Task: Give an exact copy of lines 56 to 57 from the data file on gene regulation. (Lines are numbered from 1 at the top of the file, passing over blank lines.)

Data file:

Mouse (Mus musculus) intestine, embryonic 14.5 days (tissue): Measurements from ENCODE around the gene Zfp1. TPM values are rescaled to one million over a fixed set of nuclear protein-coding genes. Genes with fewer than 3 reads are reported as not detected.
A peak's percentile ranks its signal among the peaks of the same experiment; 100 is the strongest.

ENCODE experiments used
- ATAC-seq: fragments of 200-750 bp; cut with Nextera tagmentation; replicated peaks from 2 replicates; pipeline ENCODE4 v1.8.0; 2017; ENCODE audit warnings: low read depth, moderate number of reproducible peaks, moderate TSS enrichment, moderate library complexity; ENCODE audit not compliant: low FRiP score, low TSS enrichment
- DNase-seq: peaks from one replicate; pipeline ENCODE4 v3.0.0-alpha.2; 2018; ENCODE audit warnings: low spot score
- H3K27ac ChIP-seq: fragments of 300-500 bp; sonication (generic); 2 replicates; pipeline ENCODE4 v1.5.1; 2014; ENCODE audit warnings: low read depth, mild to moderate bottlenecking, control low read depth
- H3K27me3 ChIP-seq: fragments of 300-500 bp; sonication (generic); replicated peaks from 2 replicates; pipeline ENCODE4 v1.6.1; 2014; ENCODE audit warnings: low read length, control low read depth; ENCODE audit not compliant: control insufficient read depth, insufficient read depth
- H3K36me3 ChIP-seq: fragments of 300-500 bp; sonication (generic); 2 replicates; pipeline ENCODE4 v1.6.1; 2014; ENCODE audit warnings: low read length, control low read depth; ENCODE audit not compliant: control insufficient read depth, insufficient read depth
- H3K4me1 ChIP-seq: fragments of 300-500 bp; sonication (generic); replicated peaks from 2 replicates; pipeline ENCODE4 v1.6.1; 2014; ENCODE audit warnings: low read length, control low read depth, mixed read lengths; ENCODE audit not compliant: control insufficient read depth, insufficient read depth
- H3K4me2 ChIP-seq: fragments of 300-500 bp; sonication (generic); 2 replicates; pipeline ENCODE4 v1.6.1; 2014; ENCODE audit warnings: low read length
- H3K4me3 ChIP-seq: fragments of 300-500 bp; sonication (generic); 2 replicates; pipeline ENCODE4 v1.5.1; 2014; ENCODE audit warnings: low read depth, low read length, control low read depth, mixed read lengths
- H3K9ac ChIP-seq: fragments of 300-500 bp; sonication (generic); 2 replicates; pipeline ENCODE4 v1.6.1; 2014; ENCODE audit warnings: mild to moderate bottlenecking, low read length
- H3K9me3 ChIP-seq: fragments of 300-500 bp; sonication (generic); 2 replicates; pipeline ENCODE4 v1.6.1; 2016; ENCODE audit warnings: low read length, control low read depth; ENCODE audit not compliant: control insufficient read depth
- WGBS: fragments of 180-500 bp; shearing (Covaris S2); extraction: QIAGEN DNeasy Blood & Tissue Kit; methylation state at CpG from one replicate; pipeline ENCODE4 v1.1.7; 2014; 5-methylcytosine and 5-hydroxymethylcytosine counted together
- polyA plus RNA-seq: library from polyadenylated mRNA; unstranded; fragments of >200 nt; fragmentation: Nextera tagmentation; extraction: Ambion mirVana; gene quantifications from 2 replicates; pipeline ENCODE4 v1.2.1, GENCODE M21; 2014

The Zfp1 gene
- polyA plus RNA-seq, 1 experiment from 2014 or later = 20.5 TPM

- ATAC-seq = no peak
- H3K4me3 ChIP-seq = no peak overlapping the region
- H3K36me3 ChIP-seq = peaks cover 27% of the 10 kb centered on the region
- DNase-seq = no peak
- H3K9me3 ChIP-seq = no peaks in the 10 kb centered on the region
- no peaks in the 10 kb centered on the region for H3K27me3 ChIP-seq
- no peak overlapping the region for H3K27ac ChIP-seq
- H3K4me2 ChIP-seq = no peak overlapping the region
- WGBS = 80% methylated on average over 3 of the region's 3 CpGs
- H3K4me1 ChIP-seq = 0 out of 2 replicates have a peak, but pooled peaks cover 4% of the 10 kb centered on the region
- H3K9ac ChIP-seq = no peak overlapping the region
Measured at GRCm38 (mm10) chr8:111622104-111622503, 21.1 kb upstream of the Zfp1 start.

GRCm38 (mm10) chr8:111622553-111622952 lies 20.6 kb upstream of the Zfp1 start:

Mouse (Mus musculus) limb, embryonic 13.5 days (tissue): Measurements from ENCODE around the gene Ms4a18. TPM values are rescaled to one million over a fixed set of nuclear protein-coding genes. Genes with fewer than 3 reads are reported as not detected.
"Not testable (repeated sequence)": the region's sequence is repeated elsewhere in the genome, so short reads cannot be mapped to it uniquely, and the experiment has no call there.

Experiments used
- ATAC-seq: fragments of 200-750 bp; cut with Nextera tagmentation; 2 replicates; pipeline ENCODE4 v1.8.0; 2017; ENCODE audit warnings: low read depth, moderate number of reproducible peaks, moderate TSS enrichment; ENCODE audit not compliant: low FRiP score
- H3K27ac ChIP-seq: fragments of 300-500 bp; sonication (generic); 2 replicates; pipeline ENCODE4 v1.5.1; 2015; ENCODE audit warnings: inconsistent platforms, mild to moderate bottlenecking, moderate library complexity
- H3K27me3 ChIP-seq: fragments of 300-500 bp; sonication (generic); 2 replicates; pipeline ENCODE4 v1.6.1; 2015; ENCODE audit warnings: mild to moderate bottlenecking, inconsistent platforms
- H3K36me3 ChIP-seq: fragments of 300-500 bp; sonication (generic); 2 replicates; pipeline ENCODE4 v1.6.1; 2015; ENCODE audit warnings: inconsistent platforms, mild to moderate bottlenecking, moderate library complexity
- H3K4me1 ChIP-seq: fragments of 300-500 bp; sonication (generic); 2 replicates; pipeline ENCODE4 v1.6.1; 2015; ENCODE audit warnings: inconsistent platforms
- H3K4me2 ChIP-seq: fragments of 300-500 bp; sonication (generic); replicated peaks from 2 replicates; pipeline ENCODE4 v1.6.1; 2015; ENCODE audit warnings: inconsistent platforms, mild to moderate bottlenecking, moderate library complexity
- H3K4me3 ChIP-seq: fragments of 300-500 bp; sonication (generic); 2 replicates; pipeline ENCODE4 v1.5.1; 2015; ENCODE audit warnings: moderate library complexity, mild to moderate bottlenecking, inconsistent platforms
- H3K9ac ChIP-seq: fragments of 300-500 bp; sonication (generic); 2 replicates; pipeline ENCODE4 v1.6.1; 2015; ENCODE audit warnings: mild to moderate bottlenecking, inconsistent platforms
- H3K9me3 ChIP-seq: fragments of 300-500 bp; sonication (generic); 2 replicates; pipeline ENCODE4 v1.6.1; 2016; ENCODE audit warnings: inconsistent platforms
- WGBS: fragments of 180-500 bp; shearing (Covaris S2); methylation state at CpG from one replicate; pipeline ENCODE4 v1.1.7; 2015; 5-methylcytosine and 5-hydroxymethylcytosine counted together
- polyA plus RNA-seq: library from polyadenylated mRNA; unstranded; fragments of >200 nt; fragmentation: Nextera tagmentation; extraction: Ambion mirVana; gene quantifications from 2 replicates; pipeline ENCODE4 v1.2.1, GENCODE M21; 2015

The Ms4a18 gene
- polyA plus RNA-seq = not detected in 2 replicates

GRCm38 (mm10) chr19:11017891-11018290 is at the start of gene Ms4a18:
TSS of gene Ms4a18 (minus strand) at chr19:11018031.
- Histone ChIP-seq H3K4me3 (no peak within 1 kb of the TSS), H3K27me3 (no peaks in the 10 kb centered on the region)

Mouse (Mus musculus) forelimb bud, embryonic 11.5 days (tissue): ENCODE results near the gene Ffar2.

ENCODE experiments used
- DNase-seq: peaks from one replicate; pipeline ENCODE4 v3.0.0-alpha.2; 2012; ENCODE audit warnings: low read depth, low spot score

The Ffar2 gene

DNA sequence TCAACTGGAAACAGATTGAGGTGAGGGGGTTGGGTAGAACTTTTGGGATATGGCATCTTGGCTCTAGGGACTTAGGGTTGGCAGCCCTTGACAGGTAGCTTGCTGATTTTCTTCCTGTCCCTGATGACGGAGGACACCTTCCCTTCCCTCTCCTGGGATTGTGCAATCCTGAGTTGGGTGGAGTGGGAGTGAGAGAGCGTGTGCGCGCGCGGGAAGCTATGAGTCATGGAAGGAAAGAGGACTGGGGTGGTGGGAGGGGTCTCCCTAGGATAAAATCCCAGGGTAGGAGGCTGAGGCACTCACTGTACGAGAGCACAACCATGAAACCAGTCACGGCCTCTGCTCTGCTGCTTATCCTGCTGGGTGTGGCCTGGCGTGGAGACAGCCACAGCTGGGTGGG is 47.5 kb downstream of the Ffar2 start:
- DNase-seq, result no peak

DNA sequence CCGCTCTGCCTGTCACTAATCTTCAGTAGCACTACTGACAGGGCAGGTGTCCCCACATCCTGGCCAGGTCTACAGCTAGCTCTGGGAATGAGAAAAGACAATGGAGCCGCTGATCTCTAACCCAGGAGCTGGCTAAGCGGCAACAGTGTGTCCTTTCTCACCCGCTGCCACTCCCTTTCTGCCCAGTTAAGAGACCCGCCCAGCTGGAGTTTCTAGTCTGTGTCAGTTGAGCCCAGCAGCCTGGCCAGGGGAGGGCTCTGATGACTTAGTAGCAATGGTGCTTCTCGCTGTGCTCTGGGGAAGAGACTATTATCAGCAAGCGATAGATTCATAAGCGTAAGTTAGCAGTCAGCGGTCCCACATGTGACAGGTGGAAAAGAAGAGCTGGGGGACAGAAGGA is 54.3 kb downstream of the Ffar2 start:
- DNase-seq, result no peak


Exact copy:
DNA sequence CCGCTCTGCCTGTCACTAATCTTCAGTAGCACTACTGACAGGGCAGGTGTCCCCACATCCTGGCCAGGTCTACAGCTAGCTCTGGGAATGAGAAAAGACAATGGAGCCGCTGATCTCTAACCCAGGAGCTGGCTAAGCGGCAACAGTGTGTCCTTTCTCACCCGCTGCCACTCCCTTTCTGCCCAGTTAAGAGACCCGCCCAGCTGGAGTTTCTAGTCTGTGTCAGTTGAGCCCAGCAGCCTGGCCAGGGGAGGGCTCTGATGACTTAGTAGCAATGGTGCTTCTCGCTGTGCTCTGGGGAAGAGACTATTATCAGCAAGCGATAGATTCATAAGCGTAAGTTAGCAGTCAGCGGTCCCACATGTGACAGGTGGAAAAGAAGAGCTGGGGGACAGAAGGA is 54.3 kb downstream of the Ffar2 start:
- DNase-seq, result no peak